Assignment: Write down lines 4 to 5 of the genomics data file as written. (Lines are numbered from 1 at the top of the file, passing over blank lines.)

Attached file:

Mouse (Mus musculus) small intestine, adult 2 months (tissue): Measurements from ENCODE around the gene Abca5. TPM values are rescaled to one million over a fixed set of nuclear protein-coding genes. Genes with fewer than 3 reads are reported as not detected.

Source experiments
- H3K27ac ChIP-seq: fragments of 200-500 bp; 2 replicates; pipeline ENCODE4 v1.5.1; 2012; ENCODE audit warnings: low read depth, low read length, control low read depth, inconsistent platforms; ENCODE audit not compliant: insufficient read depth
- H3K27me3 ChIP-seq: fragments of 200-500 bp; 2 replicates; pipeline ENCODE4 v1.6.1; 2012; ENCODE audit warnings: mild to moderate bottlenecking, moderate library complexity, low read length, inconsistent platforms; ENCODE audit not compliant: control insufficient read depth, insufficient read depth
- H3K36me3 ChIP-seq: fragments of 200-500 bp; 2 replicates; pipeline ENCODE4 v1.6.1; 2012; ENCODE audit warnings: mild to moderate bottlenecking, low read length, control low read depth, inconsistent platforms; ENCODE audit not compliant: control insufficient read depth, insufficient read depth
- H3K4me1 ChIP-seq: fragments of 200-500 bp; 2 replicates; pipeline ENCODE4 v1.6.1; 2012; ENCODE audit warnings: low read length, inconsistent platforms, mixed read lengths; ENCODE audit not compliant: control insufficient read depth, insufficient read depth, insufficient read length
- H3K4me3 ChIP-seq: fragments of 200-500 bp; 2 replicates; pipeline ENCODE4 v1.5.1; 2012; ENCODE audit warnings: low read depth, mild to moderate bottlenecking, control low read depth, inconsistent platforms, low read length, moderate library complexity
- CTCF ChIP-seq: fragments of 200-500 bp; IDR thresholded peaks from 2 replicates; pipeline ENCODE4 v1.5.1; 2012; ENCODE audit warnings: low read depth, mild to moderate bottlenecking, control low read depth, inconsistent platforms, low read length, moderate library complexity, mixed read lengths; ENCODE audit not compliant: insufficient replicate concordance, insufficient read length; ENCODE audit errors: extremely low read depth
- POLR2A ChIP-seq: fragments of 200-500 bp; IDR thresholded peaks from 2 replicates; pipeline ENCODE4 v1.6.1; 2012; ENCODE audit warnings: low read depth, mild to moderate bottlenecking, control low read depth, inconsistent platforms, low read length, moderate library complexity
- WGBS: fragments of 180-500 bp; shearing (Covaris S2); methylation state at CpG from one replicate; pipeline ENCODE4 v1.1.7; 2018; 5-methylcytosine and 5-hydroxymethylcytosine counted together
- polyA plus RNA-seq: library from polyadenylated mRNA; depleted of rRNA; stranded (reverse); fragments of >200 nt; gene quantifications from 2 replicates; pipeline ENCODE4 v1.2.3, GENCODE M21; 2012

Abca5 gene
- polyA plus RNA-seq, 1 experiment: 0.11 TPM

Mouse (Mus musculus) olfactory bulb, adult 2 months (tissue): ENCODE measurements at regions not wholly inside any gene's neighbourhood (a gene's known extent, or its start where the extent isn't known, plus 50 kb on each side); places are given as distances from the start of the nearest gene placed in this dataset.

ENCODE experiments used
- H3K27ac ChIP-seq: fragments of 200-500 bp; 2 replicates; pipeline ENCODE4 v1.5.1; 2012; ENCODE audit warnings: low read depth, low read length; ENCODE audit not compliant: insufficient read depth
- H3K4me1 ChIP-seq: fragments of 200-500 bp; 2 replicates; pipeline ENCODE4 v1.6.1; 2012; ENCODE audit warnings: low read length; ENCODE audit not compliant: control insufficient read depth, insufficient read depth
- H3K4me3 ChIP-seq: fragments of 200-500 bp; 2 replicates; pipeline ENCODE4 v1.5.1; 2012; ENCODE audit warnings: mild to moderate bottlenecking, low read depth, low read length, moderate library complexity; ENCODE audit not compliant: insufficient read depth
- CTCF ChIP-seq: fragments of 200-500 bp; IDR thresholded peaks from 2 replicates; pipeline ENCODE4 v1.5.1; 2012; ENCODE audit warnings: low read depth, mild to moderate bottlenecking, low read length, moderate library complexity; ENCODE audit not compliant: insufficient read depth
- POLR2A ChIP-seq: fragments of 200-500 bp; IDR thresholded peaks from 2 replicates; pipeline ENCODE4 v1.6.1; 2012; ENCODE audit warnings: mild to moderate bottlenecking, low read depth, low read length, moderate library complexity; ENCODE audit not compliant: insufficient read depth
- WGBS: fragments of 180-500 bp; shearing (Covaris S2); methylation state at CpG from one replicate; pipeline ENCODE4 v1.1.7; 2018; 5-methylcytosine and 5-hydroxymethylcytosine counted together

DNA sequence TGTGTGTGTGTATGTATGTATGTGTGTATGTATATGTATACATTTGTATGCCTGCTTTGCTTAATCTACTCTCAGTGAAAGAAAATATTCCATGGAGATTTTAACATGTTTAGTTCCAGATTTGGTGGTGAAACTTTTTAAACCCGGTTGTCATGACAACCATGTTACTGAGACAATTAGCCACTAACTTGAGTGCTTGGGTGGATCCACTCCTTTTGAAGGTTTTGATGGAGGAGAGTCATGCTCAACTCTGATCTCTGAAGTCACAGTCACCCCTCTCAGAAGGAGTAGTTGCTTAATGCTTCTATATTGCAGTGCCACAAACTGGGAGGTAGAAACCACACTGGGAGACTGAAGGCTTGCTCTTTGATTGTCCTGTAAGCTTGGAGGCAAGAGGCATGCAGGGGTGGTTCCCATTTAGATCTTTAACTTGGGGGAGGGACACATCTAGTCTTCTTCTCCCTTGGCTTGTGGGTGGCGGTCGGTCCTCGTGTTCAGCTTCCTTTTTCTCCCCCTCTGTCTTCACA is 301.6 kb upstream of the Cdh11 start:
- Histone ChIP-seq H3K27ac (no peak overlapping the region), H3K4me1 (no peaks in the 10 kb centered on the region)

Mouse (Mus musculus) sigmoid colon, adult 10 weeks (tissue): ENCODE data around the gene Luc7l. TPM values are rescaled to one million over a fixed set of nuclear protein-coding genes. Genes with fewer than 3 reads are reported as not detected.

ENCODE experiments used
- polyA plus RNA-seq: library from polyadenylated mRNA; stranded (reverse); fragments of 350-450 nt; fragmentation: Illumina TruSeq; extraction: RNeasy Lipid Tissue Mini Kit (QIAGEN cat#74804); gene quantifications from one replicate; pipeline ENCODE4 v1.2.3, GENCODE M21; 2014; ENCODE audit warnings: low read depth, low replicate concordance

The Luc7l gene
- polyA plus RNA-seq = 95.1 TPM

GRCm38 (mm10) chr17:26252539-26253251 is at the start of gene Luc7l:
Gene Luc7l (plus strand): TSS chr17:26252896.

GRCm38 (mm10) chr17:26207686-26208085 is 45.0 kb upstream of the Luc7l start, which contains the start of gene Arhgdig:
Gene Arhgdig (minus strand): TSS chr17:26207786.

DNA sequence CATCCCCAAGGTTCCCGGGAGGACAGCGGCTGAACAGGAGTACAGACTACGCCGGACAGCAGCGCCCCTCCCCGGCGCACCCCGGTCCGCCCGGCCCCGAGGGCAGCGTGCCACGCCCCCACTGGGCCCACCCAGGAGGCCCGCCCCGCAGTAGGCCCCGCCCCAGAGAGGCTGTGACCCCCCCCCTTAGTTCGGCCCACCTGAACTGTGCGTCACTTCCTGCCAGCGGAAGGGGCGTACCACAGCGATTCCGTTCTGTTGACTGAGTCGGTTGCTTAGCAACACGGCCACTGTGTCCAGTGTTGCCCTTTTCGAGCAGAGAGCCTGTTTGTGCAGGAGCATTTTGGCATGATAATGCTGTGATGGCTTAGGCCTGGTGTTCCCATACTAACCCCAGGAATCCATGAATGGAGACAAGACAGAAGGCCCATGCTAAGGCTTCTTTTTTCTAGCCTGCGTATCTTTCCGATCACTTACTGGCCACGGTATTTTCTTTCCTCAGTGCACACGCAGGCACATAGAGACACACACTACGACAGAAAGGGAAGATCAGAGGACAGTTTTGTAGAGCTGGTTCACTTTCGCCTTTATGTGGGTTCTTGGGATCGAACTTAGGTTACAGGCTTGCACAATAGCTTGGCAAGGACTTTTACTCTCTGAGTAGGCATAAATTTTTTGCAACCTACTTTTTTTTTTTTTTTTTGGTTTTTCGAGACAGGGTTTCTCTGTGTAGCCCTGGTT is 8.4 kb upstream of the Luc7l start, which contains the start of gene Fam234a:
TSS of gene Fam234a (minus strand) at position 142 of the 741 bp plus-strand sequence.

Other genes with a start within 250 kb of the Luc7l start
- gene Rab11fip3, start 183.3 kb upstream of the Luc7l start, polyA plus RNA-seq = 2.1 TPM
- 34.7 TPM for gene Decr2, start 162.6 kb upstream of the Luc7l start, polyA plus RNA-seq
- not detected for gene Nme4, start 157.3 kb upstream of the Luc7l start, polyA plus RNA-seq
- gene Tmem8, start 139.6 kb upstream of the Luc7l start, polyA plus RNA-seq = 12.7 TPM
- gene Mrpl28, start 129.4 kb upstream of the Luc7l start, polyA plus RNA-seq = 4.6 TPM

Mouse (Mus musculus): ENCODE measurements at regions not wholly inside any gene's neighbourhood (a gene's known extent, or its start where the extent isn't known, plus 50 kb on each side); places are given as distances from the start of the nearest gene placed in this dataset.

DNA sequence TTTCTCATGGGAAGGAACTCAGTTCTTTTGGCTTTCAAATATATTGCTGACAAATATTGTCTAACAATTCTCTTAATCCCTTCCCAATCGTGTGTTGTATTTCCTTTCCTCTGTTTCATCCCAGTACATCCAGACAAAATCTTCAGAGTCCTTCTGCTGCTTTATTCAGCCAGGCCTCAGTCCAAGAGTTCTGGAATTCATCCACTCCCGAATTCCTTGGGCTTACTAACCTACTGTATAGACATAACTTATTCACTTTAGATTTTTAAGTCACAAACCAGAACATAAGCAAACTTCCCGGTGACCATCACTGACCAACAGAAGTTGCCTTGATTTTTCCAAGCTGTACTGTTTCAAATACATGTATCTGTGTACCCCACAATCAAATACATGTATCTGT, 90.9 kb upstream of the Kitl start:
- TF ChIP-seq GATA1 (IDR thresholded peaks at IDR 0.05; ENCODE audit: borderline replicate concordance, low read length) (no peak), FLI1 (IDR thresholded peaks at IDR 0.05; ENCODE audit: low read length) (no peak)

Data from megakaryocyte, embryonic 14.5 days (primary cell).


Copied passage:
- H3K27me3 ChIP-seq: fragments of 200-500 bp; 2 replicates; pipeline ENCODE4 v1.6.1; 2012; ENCODE audit warnings: mild to moderate bottlenecking, moderate library complexity, low read length, inconsistent platforms; ENCODE audit not compliant: control insufficient read depth, insufficient read depth
- H3K36me3 ChIP-seq: fragments of 200-500 bp; 2 replicates; pipeline ENCODE4 v1.6.1; 2012; ENCODE audit warnings: mild to moderate bottlenecking, low read length, control low read depth, inconsistent platforms; ENCODE audit not compliant: control insufficient read depth, insufficient read depth